Physical Therapy

Kids with Developmental Disabilities to Have Field Day All Their Own

Written By: Mark Schleub - UCF News and Information | March 23, 2015

Kids play soccer with Knightro

Playing is a big part of being a kid. But for children with autism, cerebral palsy, Down syndrome and other physical and developmental disabilities, it can be tough to find activities that are both fun and physical.

On Saturday, the University of Central Florida will host a free outdoor event on UCF’s Memory Mall to encourage physical activity in children with developmental disabilities. Physical Therapy Field Day promises to be fun for kids – and families will come away with strategies to tailor physical activities to the particular needs of their children.

“When you reach a certain age, there are very few opportunities for children with developmental disabilities to be engaged in activities that they might like,” said Jennifer Tucker, a member of the physical therapy faculty and board-certified pediatric clinical specialist. “This event really exposes the children to activities designed just for them.”

It’s the second year for the event, which was created and organized by doctoral students in UCF’s Physical Therapy program. Under the theme “Let’s Ignite! Building Better Bodies,” children ages 5 to 18 will have the chance to warm up with UCF’s very own Knightro, play games and have fun.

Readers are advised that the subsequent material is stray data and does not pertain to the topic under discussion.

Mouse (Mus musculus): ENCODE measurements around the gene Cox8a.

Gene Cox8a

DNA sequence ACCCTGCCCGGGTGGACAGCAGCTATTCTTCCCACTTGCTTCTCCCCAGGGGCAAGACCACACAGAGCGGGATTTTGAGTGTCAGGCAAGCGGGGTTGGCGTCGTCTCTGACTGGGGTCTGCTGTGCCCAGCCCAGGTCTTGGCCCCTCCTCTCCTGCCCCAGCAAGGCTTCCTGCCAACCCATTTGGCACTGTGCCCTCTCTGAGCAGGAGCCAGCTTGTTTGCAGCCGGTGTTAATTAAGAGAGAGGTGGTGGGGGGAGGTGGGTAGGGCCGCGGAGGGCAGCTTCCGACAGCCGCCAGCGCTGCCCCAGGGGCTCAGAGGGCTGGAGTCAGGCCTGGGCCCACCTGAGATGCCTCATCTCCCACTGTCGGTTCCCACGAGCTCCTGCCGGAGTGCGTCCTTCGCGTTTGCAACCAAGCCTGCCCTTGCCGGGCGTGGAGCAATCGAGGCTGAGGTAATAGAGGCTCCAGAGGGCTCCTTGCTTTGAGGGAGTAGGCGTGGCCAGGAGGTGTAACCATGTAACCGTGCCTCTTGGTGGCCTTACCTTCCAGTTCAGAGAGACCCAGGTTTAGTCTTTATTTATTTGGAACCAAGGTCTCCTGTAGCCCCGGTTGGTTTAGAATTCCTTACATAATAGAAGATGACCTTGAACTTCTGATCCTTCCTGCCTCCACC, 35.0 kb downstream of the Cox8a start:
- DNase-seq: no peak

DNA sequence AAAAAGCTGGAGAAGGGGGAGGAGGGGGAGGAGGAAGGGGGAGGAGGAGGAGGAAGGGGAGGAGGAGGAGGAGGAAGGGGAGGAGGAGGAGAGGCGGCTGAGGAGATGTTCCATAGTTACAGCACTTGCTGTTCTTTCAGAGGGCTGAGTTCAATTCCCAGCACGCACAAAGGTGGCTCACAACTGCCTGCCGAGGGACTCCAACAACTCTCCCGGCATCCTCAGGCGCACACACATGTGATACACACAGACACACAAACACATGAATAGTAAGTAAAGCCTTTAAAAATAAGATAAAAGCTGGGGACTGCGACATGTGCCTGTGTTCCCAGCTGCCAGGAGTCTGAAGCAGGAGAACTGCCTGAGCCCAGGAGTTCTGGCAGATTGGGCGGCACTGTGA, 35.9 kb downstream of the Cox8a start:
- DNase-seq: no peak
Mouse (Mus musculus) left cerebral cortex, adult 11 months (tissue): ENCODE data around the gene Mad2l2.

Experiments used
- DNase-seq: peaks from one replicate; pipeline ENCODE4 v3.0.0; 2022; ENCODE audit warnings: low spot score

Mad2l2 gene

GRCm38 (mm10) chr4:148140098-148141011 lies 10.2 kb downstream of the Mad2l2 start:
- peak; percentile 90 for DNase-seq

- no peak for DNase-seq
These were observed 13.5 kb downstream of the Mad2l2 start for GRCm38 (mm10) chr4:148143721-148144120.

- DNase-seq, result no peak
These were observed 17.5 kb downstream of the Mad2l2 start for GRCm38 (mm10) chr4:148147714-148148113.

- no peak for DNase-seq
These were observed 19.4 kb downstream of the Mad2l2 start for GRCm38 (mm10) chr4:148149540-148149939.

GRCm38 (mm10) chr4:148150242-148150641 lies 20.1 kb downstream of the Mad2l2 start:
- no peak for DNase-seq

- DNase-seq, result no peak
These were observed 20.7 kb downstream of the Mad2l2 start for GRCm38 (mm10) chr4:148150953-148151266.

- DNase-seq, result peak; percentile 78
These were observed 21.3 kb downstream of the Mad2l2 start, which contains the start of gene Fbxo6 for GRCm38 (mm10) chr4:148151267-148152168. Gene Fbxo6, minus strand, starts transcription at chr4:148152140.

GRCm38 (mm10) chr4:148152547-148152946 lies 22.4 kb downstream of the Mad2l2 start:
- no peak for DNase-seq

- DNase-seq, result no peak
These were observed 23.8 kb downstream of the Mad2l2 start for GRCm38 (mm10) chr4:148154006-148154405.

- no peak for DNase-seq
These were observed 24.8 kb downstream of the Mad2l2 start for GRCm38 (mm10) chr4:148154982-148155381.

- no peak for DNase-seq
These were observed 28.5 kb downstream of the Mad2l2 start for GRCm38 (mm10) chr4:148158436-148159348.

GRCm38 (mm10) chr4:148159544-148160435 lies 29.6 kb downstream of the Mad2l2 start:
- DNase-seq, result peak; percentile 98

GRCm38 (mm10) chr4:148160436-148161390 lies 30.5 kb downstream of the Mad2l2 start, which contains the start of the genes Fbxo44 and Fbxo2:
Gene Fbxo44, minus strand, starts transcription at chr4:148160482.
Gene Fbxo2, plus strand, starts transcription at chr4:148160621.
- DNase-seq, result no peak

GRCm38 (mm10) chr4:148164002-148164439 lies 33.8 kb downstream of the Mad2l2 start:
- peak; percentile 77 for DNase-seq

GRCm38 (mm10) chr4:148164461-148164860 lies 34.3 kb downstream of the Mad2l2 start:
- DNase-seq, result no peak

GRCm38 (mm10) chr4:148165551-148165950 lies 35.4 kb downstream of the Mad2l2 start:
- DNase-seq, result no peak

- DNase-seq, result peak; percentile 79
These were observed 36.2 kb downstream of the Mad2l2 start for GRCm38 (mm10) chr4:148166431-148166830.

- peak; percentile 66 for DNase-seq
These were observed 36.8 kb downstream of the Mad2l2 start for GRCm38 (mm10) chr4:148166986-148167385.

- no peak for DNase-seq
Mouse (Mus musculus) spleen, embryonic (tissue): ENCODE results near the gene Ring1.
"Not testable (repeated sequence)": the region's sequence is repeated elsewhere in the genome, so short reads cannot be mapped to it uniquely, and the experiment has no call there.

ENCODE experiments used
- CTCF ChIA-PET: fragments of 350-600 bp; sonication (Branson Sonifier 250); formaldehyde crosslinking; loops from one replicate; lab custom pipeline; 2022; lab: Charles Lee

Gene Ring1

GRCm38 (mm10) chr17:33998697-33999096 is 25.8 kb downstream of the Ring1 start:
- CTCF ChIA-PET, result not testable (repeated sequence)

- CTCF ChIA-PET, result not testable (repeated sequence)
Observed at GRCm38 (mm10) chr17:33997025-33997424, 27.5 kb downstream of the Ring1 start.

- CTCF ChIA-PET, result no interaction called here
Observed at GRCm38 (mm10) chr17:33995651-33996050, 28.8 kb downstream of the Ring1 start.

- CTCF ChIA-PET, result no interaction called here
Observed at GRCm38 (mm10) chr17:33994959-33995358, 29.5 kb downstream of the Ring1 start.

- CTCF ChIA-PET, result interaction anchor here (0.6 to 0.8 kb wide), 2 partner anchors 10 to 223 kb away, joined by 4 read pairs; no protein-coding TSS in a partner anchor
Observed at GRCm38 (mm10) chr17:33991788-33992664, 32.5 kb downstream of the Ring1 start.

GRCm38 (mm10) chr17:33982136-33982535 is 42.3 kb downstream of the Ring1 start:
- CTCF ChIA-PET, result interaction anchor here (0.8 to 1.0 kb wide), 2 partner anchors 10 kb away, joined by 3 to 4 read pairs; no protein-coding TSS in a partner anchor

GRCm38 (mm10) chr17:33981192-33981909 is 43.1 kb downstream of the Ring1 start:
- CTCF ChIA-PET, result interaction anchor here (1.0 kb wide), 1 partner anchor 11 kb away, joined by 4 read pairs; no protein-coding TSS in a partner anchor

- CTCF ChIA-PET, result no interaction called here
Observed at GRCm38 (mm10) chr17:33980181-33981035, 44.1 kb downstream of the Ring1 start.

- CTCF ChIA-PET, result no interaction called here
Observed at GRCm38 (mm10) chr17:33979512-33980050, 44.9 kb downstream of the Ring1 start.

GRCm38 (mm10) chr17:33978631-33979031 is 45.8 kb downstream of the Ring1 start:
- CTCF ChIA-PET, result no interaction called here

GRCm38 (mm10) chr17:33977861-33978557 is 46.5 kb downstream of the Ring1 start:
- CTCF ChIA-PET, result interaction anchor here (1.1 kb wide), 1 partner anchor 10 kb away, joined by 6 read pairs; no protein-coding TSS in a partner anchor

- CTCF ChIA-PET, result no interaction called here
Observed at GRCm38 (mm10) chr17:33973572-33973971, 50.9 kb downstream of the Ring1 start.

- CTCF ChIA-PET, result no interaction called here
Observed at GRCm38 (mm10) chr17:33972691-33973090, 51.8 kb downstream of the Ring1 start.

There will be activity stations for soccer, throwing, basketball, an obstacle course, and other fun activities, including face-painting, sidewalk chalk and a parachute canopy.

Each child will be paired with a buddy – a physical therapy doctoral student – who will tailor games and activities based on the child’s abilities. A wheelchair-bound child, for instance, can play soccer with a bigger ball.

Parents and siblings can see how they, too, can modify playtime activities to improve fitness.

The day ends with a ceremony in which all the children who participate are presented with medals.

About 40 children attended last year’s event, and organizers hope for more this year. Also signed up are more than 70 physical therapy doctoral students, who gain valuable experience working with kids of varying abilities.

“The students are driven to the profession at a fundamental level by a desire to help and connect with others,” Tucker said.

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